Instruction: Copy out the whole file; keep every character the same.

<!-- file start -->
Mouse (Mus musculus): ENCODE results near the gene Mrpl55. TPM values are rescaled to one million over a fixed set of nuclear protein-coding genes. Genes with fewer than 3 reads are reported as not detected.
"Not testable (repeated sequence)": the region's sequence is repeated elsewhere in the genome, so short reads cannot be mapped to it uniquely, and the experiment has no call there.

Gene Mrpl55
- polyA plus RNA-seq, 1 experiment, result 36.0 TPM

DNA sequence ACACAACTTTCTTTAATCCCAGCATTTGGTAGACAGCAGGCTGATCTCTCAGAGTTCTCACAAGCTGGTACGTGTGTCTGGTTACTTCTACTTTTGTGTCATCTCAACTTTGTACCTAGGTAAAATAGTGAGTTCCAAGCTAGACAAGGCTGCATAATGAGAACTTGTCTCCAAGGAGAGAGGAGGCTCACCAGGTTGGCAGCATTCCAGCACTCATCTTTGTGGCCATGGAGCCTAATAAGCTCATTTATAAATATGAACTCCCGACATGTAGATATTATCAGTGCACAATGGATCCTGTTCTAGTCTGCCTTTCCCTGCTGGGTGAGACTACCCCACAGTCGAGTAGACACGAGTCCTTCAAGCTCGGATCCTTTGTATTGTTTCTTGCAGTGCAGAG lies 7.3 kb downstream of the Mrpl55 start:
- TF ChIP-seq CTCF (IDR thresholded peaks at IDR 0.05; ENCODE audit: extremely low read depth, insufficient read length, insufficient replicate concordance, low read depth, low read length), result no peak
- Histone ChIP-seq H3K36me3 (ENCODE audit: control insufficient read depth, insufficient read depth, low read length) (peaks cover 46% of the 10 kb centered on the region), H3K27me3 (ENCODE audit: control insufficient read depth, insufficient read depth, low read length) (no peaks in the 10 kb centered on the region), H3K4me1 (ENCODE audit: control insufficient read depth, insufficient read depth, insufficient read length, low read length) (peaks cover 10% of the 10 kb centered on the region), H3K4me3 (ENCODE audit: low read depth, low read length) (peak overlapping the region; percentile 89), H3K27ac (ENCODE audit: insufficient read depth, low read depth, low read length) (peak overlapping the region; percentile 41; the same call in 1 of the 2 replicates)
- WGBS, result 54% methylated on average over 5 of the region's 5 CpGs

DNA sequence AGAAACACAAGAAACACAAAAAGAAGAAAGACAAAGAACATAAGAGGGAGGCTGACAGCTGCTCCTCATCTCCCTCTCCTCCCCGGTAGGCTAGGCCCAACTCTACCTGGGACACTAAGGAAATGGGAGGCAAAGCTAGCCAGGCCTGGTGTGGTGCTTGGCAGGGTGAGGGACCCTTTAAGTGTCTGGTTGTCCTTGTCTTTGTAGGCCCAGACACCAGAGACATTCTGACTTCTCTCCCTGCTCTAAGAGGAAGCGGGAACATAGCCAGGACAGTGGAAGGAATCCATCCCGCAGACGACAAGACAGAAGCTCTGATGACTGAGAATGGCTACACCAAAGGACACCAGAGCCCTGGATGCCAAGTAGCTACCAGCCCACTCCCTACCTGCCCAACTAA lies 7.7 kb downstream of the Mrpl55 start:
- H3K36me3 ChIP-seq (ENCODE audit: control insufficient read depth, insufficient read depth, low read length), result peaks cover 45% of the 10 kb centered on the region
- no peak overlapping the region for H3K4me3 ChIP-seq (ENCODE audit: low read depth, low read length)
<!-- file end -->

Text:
Mouse (Mus musculus): ENCODE results near the gene Mrpl55. TPM values are rescaled to one million over a fixed set of nuclear protein-coding genes. Genes with fewer than 3 reads are reported as not detected.
"Not testable (repeated sequence)": the region's sequence is repeated elsewhere in the genome, so short reads cannot be mapped to it uniquely, and the experiment has no call there.

Gene Mrpl55
- polyA plus RNA-seq, 1 experiment, result 36.0 TPM

DNA sequence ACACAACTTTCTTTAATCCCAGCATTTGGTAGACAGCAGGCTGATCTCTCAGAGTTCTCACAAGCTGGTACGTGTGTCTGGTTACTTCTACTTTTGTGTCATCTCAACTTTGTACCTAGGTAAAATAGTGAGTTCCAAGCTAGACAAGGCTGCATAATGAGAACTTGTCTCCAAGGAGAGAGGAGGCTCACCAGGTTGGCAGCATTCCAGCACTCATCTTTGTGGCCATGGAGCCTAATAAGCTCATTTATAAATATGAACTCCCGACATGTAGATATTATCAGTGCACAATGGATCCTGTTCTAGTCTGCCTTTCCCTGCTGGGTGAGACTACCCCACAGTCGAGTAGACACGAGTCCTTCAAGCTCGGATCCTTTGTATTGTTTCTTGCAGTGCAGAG lies 7.3 kb downstream of the Mrpl55 start:
- TF ChIP-seq CTCF (IDR thresholded peaks at IDR 0.05; ENCODE audit: extremely low read depth, insufficient read length, insufficient replicate concordance, low read depth, low read length), result no peak
- Histone ChIP-seq H3K36me3 (ENCODE audit: control insufficient read depth, insufficient read depth, low read length) (peaks cover 46% of the 10 kb centered on the region), H3K27me3 (ENCODE audit: control insufficient read depth, insufficient read depth, low read length) (no peaks in the 10 kb centered on the region), H3K4me1 (ENCODE audit: control insufficient read depth, insufficient read depth, insufficient read length, low read length) (peaks cover 10% of the 10 kb centered on the region), H3K4me3 (ENCODE audit: low read depth, low read length) (peak overlapping the region; percentile 89), H3K27ac (ENCODE audit: insufficient read depth, low read depth, low read length) (peak overlapping the region; percentile 41; the same call in 1 of the 2 replicates)
- WGBS, result 54% methylated on average over 5 of the region's 5 CpGs

DNA sequence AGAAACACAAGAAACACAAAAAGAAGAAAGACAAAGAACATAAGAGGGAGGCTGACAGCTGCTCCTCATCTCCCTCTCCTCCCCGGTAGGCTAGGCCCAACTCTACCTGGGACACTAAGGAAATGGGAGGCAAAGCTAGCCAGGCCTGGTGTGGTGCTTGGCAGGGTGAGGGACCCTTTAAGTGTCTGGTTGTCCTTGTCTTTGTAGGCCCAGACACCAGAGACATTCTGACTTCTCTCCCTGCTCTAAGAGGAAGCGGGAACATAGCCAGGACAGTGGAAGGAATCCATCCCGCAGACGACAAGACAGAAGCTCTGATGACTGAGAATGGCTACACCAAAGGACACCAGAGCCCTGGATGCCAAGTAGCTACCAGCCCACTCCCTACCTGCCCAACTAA lies 7.7 kb downstream of the Mrpl55 start:
- H3K36me3 ChIP-seq (ENCODE audit: control insufficient read depth, insufficient read depth, low read length), result peaks cover 45% of the 10 kb centered on the region
- no peak overlapping the region for H3K4me3 ChIP-seq (ENCODE audit: low read depth, low read length)